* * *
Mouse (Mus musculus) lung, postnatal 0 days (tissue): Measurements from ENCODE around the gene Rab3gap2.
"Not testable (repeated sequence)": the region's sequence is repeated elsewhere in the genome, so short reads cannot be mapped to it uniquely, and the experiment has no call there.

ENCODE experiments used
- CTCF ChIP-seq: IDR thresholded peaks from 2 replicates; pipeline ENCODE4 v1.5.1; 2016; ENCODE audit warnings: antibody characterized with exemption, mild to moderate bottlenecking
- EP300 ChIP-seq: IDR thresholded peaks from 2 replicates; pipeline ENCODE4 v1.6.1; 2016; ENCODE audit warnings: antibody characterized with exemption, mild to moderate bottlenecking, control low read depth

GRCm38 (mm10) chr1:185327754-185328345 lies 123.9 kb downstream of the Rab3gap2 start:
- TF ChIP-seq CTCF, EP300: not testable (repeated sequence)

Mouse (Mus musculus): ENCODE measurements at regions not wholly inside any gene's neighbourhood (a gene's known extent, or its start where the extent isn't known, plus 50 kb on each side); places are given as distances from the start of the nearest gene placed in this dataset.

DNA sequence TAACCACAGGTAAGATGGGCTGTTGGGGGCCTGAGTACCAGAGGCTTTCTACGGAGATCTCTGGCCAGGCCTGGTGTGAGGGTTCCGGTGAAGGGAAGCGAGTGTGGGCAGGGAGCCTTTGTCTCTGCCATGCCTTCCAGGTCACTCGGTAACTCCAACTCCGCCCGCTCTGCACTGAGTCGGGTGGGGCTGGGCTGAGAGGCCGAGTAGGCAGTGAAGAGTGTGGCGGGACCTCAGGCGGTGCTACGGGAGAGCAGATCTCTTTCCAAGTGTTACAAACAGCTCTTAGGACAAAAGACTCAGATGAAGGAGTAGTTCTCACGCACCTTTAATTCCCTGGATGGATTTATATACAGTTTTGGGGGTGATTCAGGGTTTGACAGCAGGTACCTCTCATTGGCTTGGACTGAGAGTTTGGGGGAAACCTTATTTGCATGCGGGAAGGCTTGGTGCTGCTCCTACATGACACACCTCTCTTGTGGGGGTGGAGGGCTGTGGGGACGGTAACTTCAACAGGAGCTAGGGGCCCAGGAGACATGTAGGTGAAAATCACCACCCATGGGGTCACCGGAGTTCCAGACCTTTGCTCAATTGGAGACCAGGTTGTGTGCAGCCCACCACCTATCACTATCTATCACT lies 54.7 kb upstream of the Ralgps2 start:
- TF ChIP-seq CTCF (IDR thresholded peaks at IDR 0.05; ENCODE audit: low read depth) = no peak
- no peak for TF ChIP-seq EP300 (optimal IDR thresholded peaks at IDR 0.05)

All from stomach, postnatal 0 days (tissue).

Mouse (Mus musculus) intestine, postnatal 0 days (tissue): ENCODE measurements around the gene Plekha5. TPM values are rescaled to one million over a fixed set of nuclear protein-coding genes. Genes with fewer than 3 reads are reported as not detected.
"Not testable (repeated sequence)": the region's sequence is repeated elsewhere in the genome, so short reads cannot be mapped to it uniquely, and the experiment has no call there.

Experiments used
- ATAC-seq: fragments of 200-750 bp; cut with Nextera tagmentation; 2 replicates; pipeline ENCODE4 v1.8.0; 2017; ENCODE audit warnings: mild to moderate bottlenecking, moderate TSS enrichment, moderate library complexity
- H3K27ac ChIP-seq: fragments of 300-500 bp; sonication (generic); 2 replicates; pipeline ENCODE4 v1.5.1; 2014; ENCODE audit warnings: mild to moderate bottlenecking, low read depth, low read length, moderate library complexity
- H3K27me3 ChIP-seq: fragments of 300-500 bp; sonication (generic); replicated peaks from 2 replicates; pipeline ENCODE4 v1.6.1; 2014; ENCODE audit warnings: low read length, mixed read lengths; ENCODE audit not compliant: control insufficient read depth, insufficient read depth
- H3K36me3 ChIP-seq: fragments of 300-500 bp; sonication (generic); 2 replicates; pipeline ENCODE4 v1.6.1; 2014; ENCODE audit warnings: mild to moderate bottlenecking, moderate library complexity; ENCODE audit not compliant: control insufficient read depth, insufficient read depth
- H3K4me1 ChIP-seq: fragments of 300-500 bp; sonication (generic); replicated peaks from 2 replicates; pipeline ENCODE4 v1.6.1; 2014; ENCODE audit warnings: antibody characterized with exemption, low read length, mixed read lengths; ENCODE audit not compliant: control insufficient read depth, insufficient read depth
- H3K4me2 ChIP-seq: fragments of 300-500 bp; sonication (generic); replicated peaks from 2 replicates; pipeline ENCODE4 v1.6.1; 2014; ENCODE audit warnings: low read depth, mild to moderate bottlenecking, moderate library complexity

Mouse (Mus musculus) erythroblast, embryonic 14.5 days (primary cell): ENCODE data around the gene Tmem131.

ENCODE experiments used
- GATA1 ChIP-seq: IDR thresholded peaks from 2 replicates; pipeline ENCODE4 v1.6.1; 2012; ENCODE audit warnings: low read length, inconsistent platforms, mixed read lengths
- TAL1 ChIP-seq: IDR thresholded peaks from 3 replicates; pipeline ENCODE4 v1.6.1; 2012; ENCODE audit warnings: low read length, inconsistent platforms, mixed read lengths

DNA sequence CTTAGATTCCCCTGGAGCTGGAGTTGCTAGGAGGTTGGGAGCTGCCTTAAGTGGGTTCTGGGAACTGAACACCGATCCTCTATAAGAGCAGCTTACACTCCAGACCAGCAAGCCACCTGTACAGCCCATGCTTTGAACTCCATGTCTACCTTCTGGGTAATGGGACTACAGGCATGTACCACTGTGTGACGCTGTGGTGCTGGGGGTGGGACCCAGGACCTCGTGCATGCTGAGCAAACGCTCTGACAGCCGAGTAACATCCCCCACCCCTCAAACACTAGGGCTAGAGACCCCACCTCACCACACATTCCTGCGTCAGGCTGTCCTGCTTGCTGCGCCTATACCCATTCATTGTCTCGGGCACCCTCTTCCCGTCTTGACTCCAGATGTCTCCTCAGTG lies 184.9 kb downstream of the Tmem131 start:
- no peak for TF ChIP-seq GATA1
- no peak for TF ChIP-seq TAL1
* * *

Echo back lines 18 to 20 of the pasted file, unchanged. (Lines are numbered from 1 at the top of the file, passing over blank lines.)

- H3K27me3 ChIP-seq: fragments of 300-500 bp; sonication (generic); replicated peaks from 2 replicates; pipeline ENCODE4 v1.6.1; 2014; ENCODE audit warnings: low read length, mixed read lengths; ENCODE audit not compliant: control insufficient read depth, insufficient read depth
- H3K36me3 ChIP-seq: fragments of 300-500 bp; sonication (generic); 2 replicates; pipeline ENCODE4 v1.6.1; 2014; ENCODE audit warnings: mild to moderate bottlenecking, moderate library complexity; ENCODE audit not compliant: control insufficient read depth, insufficient read depth
- H3K4me1 ChIP-seq: fragments of 300-500 bp; sonication (generic); replicated peaks from 2 replicates; pipeline ENCODE4 v1.6.1; 2014; ENCODE audit warnings: antibody characterized with exemption, low read length, mixed read lengths; ENCODE audit not compliant: control insufficient read depth, insufficient read depth